Wielding EternalBlue, Hackers Hit Major US BusinessLuckily, Firm Was Only Infected With Cryptocurrency-Mining Malware, Researcher Reports
The word "eternal" - as in part of the nickname for a powerful exploit that fueled the global outbreak of WannaCry ransomware - is unfortunately proving to be all too accurate.
WannaCry, which infected upwards of 300,000 computers worldwide in May 2017, was potent because it used an exploit called EternalBlue that had apparently been stolen or leaked from the U.S. National Security Agency. The exploit took advantage of a Windows vulnerability, designated CVE-2017-0144, in Microsoft's Server Message Block protocol, which remained widely unpatched when WannaCry hit (see Trump Administration: 'North Korea Launched WannaCry').
But even before WannaCry began its rampage, EternalBlue had been used to spread cryptocurrency mining software. And even though patches for the SMB vulnerability began appearing in March 2017, attackers continue to use EternalBlue to successfully spread cryptocurrency-mining malware.
WannaMine Goes to Work
Sherper writes in a blog post that a cryptocurrency miner - aka cryptominer - called WannaMine successfully stung a large company via EternalBlue. WannaMine mines for monero, a privacy-focused virtual currency that can still be mined using off-the-shelf hardware.
Sherper did not identify the company. But he tells Ars Technica that the victim was a Fortune 500 company and he notes that WannaMine infected dozens of the company's domain controllers as well as about 2,000 of its endpoints.
More than one year after the WannaCry outbreak, Sherper says this type of incident should not be happening, especially at a large business (see Eternally Blue? Scanner Finds EternalBlue Still Widespread).
"We're still seeing organizations severely impacted by attacks based on these exploits," he writes. "There's no reason for security analysts to still be handling incidents that involve attackers leveraging EternalBlue. And there's no reason why these exploits should remain unpatched. Organizations need to install security patches and update machines."
Playbook: Fileless Malware
The unnamed company's problems began when attackers found a server that was still vulnerable to the EternalBlue exploit, Sherper says. Subsequently, he says attackers used a "fileless" style of attack attack, employing Microsoft's PowerShell scripting language and Windows Management Instrumentation to spread malware inside the targeted network.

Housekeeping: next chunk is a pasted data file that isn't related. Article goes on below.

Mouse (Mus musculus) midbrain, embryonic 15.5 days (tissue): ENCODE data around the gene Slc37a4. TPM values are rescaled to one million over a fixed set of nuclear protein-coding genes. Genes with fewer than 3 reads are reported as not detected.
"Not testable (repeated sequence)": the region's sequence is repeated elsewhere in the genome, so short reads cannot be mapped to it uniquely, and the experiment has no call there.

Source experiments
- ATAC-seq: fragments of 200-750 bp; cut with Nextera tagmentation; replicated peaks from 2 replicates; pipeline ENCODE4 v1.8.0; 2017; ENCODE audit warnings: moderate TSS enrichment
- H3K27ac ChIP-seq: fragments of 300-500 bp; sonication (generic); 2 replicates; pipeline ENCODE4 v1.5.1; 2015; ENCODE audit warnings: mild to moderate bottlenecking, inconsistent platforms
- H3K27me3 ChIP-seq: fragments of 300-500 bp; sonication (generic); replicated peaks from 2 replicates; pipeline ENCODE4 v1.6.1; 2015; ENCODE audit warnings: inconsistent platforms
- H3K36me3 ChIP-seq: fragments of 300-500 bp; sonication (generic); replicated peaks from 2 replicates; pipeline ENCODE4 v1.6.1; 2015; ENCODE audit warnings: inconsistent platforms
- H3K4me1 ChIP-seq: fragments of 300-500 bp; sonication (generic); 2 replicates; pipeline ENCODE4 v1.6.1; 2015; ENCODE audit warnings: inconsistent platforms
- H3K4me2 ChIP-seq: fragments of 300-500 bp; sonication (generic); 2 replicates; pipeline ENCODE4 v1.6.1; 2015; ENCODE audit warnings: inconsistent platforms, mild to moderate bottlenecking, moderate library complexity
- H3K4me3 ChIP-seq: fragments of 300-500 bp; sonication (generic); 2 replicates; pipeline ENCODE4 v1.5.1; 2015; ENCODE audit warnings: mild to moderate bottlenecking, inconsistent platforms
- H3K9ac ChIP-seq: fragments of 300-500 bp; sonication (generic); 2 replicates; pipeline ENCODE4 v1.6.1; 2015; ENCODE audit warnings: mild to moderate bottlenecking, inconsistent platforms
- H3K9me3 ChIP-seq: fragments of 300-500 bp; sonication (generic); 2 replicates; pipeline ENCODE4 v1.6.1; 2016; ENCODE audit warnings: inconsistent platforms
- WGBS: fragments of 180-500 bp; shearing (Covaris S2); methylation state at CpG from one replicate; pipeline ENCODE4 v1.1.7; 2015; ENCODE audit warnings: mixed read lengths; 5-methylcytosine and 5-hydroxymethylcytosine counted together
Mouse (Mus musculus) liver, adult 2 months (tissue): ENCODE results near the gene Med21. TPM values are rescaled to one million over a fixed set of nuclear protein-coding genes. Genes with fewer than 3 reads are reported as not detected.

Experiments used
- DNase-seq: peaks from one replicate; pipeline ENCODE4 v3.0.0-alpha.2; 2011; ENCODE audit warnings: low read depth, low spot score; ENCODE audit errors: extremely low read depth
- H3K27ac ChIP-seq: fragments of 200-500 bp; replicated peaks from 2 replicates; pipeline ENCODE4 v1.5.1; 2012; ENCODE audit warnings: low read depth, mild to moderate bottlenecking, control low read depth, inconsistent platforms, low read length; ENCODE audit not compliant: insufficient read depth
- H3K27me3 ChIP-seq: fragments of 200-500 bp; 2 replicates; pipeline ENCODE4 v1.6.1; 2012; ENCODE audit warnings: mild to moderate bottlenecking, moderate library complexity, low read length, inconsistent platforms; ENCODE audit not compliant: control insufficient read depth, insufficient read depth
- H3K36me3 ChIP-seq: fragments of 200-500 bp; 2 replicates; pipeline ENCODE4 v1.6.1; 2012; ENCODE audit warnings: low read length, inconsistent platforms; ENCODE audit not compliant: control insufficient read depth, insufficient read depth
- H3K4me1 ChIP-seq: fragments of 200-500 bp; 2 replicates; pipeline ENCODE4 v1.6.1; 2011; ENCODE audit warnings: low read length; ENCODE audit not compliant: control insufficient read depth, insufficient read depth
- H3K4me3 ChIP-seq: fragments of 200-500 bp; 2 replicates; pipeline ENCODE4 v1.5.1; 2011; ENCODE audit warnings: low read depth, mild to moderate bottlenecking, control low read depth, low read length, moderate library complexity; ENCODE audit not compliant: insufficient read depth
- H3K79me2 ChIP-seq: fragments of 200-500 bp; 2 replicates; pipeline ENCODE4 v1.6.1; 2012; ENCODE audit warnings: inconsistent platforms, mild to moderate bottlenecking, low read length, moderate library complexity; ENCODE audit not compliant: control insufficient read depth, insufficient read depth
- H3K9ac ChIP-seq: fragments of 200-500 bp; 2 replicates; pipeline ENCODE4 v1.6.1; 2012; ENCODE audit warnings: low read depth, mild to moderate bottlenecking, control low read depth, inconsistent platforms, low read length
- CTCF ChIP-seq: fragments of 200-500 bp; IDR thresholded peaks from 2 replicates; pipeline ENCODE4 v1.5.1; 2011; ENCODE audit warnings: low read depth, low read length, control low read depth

WannaMine also borrows a module from PingCastle, an auditing tool that evaluates the security around Active Directory and can scan for vulnerabilities. WannaMine uses PingCastle's vulnerability scanning component "to map the network and find the shortest path to the next exploitable machine by grabbing SMB information through the response packets sent by the SMB servers," Sherper writes. WannaMine also uses a PowerShell implementation of Mimikatz, which is a powerful credential-hunting tool.
WannaMine's code itself isn't very sophisticated, Sherper says. Whoever built it appears to have simply copied and pasted publicly available code, such as PingCastle, while much of the PowerShell code was taken from GitHub repositories, he says.
Once the malware gets deployed, Sherper says, it launches hundreds of PowerShell processes that reach out to various monero mining pools. WannaMine also tweaks the power settings on an infected machine to prevent it from going to sleep, thus maximizing its mining potential.
Victim Was Lucky
Cryptocurrency-mining programs use a computer's processing power to generate hashes. Proof-of-work cryptocurrencies rely on crowdsourced hashes to complete blocks of transactions on a blockchain. If a correct hash is submitted, a share of cryptocurrency gets shared back as a reward to miners.
The process of mining isn't necessarily harmful to a computer. But it does consume extra electricity, and in some cases could potentially cause performance problems.
Despite being discovered more than a year ago, WannaMine's infrastructure is still intact, Sherper says, noting that some of the IP addresses associated with the mining activity, despite being called out in multiple security reports, remain active.
"We emailed the providers hosting those servers and haven't heard back yet," Sherper writes.
The unnamed Fortune 500 victim cited by Cybereason, meanwhile, should consider itself lucky. Whoever successfully infected its computers could have done something far worse. With the access allowed by exploiting EternalBlue, for example, they could have installed wiper malware on machines, stolen valuable intellectual property or crypto-locked data and demanded a ransom (see Obama-Themed Ransomware Also Mines for Monero).
Indeed, selling backdoor access to the Fortune 500 company probably would have netted a larger payout on the black market for attackers than simply using the company's machines to mine monero. The value of cryptocurrencies has fallen as much as 80 percent since the market peaked at all-time highs in December 2017.
Surreptitious cryptomining appears to rise and fall in line with cryptocurrency price fluctuations, albeit with a slight delay. Malicious mining is "an incredibly price sensitive environment with clear correlation between miners and price," Raj Samani, chief scientist at McAfee, has told Information Security Media Group (see Cryptojacking Displaces Ransomware as Top Malware Threat).
Such attacks also rely on scale. A report from Accenture published in March notes that the Smominru malware, which encompassed a botnet of as many as 526,000 infected Windows hosts, was collectively mining 24 monero at day, which at current prices would be around $2,880.
(Executive Editor Mathew Schwartz also contributed to this story.)